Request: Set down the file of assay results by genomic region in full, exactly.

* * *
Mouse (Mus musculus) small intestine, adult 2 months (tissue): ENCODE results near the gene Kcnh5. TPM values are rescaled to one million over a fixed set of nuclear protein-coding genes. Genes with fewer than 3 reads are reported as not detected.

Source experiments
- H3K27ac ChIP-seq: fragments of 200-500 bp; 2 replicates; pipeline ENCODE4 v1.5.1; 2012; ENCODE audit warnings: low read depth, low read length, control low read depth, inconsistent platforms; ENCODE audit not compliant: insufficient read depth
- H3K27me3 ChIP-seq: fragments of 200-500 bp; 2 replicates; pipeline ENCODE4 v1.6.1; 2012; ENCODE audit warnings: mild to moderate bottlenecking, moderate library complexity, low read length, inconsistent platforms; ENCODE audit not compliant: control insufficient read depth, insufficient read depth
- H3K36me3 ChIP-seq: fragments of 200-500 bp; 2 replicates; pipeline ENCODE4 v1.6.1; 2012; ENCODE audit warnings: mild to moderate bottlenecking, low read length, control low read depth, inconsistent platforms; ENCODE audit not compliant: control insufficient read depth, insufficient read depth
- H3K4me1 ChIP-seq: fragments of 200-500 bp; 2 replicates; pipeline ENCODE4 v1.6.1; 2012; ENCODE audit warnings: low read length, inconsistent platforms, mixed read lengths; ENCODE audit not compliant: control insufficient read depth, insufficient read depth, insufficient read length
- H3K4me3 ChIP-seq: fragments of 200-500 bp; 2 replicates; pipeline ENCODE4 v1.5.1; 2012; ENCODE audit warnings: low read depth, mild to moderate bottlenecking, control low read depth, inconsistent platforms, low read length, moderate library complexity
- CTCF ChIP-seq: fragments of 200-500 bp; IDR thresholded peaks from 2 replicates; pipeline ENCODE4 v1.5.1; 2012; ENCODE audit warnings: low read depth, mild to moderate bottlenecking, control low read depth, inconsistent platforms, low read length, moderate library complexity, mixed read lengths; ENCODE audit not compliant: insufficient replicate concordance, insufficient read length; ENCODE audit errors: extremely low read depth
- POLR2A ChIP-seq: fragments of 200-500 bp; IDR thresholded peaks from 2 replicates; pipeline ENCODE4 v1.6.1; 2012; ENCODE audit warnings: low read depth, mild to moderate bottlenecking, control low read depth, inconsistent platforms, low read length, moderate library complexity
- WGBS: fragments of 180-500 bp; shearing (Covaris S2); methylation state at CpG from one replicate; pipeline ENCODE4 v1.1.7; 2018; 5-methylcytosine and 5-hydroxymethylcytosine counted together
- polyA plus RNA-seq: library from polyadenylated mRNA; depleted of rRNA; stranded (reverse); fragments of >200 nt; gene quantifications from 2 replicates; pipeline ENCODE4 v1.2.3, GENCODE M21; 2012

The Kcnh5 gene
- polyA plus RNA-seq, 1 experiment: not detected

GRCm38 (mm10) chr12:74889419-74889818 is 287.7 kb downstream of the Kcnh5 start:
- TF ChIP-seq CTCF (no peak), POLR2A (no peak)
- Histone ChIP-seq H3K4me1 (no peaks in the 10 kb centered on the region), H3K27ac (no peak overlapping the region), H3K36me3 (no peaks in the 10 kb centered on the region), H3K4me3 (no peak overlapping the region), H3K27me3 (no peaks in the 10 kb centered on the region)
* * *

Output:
Mouse (Mus musculus) small intestine, adult 2 months (tissue): ENCODE results near the gene Kcnh5. TPM values are rescaled to one million over a fixed set of nuclear protein-coding genes. Genes with fewer than 3 reads are reported as not detected.

Source experiments
- H3K27ac ChIP-seq: fragments of 200-500 bp; 2 replicates; pipeline ENCODE4 v1.5.1; 2012; ENCODE audit warnings: low read depth, low read length, control low read depth, inconsistent platforms; ENCODE audit not compliant: insufficient read depth
- H3K27me3 ChIP-seq: fragments of 200-500 bp; 2 replicates; pipeline ENCODE4 v1.6.1; 2012; ENCODE audit warnings: mild to moderate bottlenecking, moderate library complexity, low read length, inconsistent platforms; ENCODE audit not compliant: control insufficient read depth, insufficient read depth
- H3K36me3 ChIP-seq: fragments of 200-500 bp; 2 replicates; pipeline ENCODE4 v1.6.1; 2012; ENCODE audit warnings: mild to moderate bottlenecking, low read length, control low read depth, inconsistent platforms; ENCODE audit not compliant: control insufficient read depth, insufficient read depth
- H3K4me1 ChIP-seq: fragments of 200-500 bp; 2 replicates; pipeline ENCODE4 v1.6.1; 2012; ENCODE audit warnings: low read length, inconsistent platforms, mixed read lengths; ENCODE audit not compliant: control insufficient read depth, insufficient read depth, insufficient read length
- H3K4me3 ChIP-seq: fragments of 200-500 bp; 2 replicates; pipeline ENCODE4 v1.5.1; 2012; ENCODE audit warnings: low read depth, mild to moderate bottlenecking, control low read depth, inconsistent platforms, low read length, moderate library complexity
- CTCF ChIP-seq: fragments of 200-500 bp; IDR thresholded peaks from 2 replicates; pipeline ENCODE4 v1.5.1; 2012; ENCODE audit warnings: low read depth, mild to moderate bottlenecking, control low read depth, inconsistent platforms, low read length, moderate library complexity, mixed read lengths; ENCODE audit not compliant: insufficient replicate concordance, insufficient read length; ENCODE audit errors: extremely low read depth
- POLR2A ChIP-seq: fragments of 200-500 bp; IDR thresholded peaks from 2 replicates; pipeline ENCODE4 v1.6.1; 2012; ENCODE audit warnings: low read depth, mild to moderate bottlenecking, control low read depth, inconsistent platforms, low read length, moderate library complexity
- WGBS: fragments of 180-500 bp; shearing (Covaris S2); methylation state at CpG from one replicate; pipeline ENCODE4 v1.1.7; 2018; 5-methylcytosine and 5-hydroxymethylcytosine counted together
- polyA plus RNA-seq: library from polyadenylated mRNA; depleted of rRNA; stranded (reverse); fragments of >200 nt; gene quantifications from 2 replicates; pipeline ENCODE4 v1.2.3, GENCODE M21; 2012

The Kcnh5 gene
- polyA plus RNA-seq, 1 experiment: not detected

GRCm38 (mm10) chr12:74889419-74889818 is 287.7 kb downstream of the Kcnh5 start:
- TF ChIP-seq CTCF (no peak), POLR2A (no peak)
- Histone ChIP-seq H3K4me1 (no peaks in the 10 kb centered on the region), H3K27ac (no peak overlapping the region), H3K36me3 (no peaks in the 10 kb centered on the region), H3K4me3 (no peak overlapping the region), H3K27me3 (no peaks in the 10 kb centered on the region)